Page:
If you’ve ever been late to a movie, you know that trying to figure out what happened before you took your seat can be extremely frustrating.
When you don’t know what led up to what’s now unfolding, the things you see and hear can cause you to make false assumptions and only further confuse you.
The same thing happens when you begin an interview by asking an applicant about their most recent job.
“Priceless” information you should ask for
When your start with the present, it puts you in the position of trying to understand that person’s motivations and accomplishments (as well the attitudes and personality traits that shaped their experiences and influenced their career decisions) without a frame of reference.
Everyone’s work history makes more sense when viewed from the beginning, which is why the first thing astute interviewers say is: “Tell me about your very first paying job and what you learned from it.”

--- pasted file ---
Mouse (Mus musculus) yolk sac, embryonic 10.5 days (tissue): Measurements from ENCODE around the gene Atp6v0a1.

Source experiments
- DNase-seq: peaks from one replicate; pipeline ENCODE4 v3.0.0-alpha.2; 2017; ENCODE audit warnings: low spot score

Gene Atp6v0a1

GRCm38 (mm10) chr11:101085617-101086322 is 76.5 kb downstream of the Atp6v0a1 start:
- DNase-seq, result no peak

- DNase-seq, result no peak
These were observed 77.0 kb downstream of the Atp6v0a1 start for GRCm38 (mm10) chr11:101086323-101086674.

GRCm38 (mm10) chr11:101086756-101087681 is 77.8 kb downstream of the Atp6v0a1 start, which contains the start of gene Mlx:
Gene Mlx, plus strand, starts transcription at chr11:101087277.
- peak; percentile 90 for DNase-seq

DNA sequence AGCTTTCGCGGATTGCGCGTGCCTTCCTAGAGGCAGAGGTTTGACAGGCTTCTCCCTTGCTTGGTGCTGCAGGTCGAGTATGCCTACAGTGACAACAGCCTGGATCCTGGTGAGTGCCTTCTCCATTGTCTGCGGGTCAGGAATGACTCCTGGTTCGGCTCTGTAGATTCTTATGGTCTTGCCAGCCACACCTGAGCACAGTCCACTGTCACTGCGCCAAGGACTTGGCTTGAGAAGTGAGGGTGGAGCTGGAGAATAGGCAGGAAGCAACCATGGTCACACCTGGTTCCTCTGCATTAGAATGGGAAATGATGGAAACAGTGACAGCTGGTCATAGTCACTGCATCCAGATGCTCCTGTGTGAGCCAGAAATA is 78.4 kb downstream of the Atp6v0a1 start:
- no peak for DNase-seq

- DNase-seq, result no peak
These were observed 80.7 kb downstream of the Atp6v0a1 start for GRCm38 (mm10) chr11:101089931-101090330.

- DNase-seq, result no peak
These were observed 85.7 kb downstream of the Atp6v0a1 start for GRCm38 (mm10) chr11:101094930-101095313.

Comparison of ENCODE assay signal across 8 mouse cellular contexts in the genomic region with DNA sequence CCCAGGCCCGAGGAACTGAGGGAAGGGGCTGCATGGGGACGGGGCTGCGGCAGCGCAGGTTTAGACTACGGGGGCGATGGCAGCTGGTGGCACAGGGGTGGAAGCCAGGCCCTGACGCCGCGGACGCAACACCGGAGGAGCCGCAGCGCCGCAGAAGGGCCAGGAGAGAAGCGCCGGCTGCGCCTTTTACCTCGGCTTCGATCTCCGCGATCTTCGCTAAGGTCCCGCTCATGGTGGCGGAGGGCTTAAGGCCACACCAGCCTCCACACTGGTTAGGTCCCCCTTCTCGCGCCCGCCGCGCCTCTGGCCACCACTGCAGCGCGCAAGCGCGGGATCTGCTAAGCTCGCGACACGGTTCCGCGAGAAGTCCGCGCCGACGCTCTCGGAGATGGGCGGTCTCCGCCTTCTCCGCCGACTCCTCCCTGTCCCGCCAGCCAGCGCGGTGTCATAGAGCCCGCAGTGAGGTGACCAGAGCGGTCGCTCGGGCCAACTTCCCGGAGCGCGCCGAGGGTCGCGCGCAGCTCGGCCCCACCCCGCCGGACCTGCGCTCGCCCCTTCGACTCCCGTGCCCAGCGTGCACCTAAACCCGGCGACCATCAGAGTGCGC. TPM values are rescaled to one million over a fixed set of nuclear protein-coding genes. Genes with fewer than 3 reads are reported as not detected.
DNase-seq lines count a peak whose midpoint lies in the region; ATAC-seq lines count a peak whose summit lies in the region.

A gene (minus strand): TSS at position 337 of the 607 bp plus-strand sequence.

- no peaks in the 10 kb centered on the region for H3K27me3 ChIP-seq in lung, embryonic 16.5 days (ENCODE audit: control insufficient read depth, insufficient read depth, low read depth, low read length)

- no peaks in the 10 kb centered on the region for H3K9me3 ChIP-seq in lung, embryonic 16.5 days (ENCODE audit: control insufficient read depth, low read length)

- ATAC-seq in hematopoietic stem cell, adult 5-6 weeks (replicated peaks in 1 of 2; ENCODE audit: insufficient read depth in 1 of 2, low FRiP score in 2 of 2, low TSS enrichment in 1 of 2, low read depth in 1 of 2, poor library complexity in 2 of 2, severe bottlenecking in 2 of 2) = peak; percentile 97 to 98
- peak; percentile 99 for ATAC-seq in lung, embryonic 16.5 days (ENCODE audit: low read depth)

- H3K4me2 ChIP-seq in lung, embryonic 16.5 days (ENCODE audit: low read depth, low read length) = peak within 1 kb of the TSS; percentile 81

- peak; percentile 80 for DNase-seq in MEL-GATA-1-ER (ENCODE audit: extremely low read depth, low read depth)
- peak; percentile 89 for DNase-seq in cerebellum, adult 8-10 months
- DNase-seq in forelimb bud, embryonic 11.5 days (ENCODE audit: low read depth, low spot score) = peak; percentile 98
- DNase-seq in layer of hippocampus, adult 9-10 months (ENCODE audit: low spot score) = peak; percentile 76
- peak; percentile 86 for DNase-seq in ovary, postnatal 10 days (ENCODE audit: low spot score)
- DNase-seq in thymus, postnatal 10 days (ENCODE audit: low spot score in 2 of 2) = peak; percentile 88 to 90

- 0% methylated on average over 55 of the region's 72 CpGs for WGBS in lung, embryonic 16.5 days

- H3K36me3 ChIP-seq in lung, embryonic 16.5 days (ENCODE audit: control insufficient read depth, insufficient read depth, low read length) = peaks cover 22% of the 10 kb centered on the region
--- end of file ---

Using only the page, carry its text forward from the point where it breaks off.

The information you get about first work experiences is priceless because first jobs are emotionally powerful events that strongly influence the values and work ethic we carry throughout the rest of our working lives. In fact, you can build your entire interview off of this question.
What you can tell from someone’s first job
Once they have talked about that first job, ask how they found that job, how they learned to do that job, if their responsibilities were different when they left than when they began, why they left and how they found their next job.
When you take an applicant through their entire work history, first job to most recent, asking these kinds of questions, you’ll quickly be able to tell if their “career movie” is either an action/adventure film about a hero’s journey, or, on the other hand, a comedy of errors, a battle zone, or horror story.
This was originally published in the September 2014 Humetrics Hiring Hints newsletter.